Stem cells may heal damaged lungs
Israeli scientists have transplanted embryonic stem cells in mice to successfully produce healthy lung tissues.
London: Israeli scientists have transplanted embryonic stem cells in mice to successfully produce healthy lung tissues. The research offers hope to use embryonic stem cells to repair damaged lung tissues in humans in the near future.
Certain stem cells normally residing in the lungs are highly similar to those in the bone marrow.
"These results show that we might be able to apply our knowledge of techniques for transplanting bone marrow stem cells and repair lung tissue," said professor Yair Reisner from Weizmann Institute of Science`s immunology department in Israel.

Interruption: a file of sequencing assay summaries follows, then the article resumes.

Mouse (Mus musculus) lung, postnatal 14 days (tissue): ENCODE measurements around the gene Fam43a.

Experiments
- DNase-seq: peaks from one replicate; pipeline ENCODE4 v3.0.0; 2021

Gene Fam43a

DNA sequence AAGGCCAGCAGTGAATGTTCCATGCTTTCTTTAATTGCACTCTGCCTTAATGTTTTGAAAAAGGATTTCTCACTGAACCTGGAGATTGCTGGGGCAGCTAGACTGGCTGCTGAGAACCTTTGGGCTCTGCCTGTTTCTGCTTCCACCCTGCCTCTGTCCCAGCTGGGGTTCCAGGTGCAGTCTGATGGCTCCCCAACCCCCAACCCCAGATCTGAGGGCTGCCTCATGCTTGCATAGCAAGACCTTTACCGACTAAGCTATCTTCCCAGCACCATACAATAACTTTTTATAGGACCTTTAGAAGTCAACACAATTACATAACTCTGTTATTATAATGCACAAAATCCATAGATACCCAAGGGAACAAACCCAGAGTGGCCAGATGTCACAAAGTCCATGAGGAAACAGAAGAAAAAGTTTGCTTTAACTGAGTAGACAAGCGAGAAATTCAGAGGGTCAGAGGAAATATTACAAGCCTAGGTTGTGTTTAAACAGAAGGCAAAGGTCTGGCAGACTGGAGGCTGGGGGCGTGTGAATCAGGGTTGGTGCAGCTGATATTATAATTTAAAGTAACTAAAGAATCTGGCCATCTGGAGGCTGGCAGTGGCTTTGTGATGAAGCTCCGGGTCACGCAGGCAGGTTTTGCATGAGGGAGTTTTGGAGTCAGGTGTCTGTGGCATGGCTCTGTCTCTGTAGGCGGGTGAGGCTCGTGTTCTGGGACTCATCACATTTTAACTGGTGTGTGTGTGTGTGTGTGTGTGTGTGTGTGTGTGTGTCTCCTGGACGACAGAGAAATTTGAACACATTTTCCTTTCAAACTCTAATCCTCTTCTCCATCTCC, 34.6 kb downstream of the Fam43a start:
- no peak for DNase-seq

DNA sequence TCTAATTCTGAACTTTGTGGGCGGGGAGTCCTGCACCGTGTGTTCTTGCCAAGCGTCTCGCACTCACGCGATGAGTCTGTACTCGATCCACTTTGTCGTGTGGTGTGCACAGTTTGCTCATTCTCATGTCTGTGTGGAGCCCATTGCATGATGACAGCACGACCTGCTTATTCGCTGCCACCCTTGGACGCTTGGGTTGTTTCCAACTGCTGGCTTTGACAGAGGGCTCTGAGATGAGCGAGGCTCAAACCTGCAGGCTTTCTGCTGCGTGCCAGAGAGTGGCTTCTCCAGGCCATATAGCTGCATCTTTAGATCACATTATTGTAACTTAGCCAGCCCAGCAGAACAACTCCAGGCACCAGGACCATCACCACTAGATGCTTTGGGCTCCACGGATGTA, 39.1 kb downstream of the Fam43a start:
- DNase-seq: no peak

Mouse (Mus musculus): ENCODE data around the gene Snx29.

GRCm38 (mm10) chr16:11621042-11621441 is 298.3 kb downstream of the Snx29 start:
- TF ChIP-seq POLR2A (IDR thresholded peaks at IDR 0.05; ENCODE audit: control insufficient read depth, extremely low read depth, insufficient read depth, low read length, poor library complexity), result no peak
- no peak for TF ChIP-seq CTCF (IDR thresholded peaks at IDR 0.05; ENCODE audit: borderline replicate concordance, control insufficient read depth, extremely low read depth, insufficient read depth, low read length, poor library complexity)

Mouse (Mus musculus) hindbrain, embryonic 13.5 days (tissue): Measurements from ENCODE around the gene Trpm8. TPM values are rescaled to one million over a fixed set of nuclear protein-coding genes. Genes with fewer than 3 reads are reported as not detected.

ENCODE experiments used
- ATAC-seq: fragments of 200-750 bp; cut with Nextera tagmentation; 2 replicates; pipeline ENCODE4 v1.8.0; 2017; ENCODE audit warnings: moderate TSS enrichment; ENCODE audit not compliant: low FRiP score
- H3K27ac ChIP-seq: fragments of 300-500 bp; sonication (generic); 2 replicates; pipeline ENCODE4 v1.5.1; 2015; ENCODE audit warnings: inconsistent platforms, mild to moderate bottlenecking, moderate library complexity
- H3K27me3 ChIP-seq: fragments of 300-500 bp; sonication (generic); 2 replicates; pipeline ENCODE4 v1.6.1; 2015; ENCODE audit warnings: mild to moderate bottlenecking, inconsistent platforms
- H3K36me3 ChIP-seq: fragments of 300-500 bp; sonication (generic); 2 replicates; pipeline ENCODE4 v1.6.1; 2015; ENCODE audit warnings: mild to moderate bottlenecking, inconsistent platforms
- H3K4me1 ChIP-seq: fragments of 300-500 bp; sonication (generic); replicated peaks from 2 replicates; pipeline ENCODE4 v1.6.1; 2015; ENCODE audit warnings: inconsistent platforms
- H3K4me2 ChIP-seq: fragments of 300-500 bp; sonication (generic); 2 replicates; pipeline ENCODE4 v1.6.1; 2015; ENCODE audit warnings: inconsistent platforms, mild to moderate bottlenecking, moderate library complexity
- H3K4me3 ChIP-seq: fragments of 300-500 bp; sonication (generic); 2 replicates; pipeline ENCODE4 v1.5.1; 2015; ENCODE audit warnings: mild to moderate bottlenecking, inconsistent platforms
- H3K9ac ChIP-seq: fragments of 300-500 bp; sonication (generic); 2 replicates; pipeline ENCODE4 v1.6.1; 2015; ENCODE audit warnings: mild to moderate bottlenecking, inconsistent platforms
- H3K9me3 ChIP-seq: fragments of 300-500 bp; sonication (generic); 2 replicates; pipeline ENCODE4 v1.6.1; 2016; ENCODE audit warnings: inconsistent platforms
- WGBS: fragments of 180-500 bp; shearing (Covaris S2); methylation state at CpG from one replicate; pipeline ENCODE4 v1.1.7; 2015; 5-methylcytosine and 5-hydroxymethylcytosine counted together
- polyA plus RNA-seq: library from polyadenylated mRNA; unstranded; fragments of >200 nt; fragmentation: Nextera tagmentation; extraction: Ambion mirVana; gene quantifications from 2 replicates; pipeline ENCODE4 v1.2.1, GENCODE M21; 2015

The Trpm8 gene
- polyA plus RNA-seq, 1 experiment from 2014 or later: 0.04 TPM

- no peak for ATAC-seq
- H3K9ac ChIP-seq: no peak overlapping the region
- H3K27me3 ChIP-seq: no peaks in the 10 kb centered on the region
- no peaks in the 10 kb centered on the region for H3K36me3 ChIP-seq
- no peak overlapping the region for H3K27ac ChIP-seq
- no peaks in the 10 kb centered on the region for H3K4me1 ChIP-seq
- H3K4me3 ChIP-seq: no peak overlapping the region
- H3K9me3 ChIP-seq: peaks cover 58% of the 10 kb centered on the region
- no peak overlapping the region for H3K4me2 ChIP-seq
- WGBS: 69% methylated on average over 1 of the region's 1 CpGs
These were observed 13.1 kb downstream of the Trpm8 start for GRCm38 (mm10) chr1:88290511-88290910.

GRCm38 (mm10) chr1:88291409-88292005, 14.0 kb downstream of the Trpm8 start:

For the study, the embryonic stem cells were injected into mouse models of lung damage.
The embryonic lung stem cells managed to find their way through the blood to the lungs and settle into the proper lung compartment, the study said in a paper appeared in the journal Nature Medicine.
By six weeks, these cells were differentiating into normal lung tissue. The damaged lungs healed in the mice and their breathing improved significantly.
The team intends to determine the correct dosage of drugs that are needed to prevent rejection of the transplanted cells.
"Our real vision is to create a bank of lung tissue that will be a resource for embryonic lung stem cells," Reisner said.
The results can help alleviate diseases of the airways such as bronchitis, asthma, cystic fibrosis and chronic respiratory disease, among others.